"I recommend hitting the upper ends of the Tickfaw or Amite river systems with jigs, worms or lizards," said Ronnie Addison, an angler from Hammond. "As temperatures cool in the fall, fish lizards on the outside edges of cypress trees where the bottom drops off. The outside bends will be a little deeper. I throw a black, blue and purple jig with a No. 11 pork chunk on it."
The Manchac and Ruddock areas at the eastern edge of Lake Maurepas will probably recover the fastest, Bates predicted. Many bass tournaments launch at either North Pass or Ruddock Landing, an old logging town about six miles south of Pass Manchac along I-55. After fishing the surrounding swamps, the bass clubbers release their catches near those landings. In addition, the more isolated, swampy and stumpy Manchac and Ruddock areas attract less boat traffic. Those large boats that do launch at North Pass typically head to the open waters of either Lake Pontchartrain or Lake Maurepas.
Along I-55 and old U.S. Highway 51, canals run parallel to the highways for about 25 miles between La Place and Ponchatoula. The deeper canals offer good fishing at times -- if you can stand the trucks rumbling overhead. It's reminiscent of a long, skinny reservoir, as one canal flows under the twin spans of the raised interstate causeway. Both canals interconnect at various places. Between the spans the canals average about 8 to 10 feet deep, with little structure away from the edges. People can also fish the Owl Bayou area where it intersects with the highway canals.
"Probably my favorite area in Manchac would be where Owl Bayou hits the highway canal near Pass Manchac," Addison offered. "I also like to fish the north shore of Lake Maurepas around Galva Island. There are a lot of stumps where Owl Bayou meets the lake. I fish topwater baits early in the morning, and worms or jigs later in the day. In the evening, I'll throw crankbaits along the points."
The rivers may ebb and flow with varying conditions; sometimes they flood and run brown with mud after a heavy rain. The highway canals generally offer more stable water conditions. In the canals, people can pitch lures along the swampy side, working baits among the many roots, cypress knees, weeds and shorelines. If that doesn't work, they can drop baits next to the concrete pilings of the bridges. In colder temperatures, the concrete of the bridge pili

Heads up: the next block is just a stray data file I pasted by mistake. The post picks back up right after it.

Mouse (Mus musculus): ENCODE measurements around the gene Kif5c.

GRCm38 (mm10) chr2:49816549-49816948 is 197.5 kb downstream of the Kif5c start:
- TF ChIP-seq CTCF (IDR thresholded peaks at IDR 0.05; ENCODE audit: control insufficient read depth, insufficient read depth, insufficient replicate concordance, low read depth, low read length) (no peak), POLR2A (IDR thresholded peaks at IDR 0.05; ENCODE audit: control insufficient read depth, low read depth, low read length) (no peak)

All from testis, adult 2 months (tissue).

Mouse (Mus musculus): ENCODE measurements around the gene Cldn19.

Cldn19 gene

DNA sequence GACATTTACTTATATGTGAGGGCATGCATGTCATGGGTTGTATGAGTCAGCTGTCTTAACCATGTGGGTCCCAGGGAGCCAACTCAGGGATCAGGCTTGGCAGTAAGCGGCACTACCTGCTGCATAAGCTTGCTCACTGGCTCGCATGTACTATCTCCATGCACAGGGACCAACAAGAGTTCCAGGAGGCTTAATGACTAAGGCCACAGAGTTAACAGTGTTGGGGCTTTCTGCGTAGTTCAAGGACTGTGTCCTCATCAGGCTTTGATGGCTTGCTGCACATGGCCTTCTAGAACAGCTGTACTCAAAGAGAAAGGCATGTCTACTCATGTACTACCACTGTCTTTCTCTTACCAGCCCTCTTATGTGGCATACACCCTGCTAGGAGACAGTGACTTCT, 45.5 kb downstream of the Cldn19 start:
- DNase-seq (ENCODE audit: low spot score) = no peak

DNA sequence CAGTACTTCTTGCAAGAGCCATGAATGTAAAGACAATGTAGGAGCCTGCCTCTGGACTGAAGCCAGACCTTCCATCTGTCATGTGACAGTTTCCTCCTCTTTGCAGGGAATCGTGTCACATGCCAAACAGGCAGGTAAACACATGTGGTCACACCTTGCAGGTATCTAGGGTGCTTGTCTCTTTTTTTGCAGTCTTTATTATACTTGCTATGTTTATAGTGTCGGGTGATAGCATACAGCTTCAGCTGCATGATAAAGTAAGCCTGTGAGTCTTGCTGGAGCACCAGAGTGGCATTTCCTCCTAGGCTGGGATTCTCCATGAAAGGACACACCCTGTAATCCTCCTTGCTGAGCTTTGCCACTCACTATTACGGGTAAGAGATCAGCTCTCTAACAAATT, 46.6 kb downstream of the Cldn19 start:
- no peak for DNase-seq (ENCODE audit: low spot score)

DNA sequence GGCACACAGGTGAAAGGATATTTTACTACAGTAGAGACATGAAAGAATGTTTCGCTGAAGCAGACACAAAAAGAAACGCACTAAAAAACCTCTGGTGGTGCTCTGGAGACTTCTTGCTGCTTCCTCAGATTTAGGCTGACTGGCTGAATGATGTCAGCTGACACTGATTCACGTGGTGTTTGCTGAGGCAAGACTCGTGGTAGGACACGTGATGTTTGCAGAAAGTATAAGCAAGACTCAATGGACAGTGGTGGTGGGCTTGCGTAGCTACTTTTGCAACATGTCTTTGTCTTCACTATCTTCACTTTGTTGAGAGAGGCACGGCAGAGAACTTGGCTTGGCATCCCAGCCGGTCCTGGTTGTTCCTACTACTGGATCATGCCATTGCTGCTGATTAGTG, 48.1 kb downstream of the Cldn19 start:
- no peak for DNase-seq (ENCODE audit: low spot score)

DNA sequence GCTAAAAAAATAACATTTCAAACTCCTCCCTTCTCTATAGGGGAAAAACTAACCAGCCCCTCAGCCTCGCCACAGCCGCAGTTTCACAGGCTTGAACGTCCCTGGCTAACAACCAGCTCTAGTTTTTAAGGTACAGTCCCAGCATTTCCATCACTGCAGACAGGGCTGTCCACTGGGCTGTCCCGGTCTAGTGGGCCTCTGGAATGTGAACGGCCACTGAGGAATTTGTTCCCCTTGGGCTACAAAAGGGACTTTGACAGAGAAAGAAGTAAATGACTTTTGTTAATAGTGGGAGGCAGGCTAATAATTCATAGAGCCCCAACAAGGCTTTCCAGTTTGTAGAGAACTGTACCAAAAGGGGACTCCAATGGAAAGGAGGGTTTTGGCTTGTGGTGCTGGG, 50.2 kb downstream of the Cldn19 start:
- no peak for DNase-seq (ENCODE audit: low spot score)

ngs radiate more heat into the water column.
Many people opt to fish the canals and lower rivers during a falling tide. At high tide, brackish water from Lake Pontchartrain enters the canal system and rivers through the passes. A falling tide pulls bass and forage species out from the swamps and concentrates them in main channels. Many tiny ditches pour from the swamps, flushing crawfish, minnows and perhaps even shrimp into deeper water. Bass and other predators wait at the mouths of these drains for lunch to flow toward them.
"I prefer an outgoing tide," Addison said. "The first couple of hours on an incoming tide are pretty good. But if I only had three hours to fish, I would rather fish the last three hours of an outgoing tide. Fish are pulled out and more concentrated. That makes them a bit easier to catch."
Toss white and chartreuse spinnerbaits or crawfish-colored crankbaits into the drains and work them downstream. If that doesn't work, throw wacky worms or unweighted soft plastics as far upstream as possible and let them tumble down naturally with the tides. Where the drain drops into the deeper channel, work black, blue or red shad Texas-rigged worms or jigs around dropoff edges.
Opened in the late '90s, the roughly 1,200 acres of Tickfaw State Park, near Springfield, offer three miles of frontage along the Tickfaw River. Boats may be launched at Blood River Landing, Warsaw Marina or Vacajun Marina in Springfield, Tickfaw Marina in Killian, and Val's Marina in Maurepas.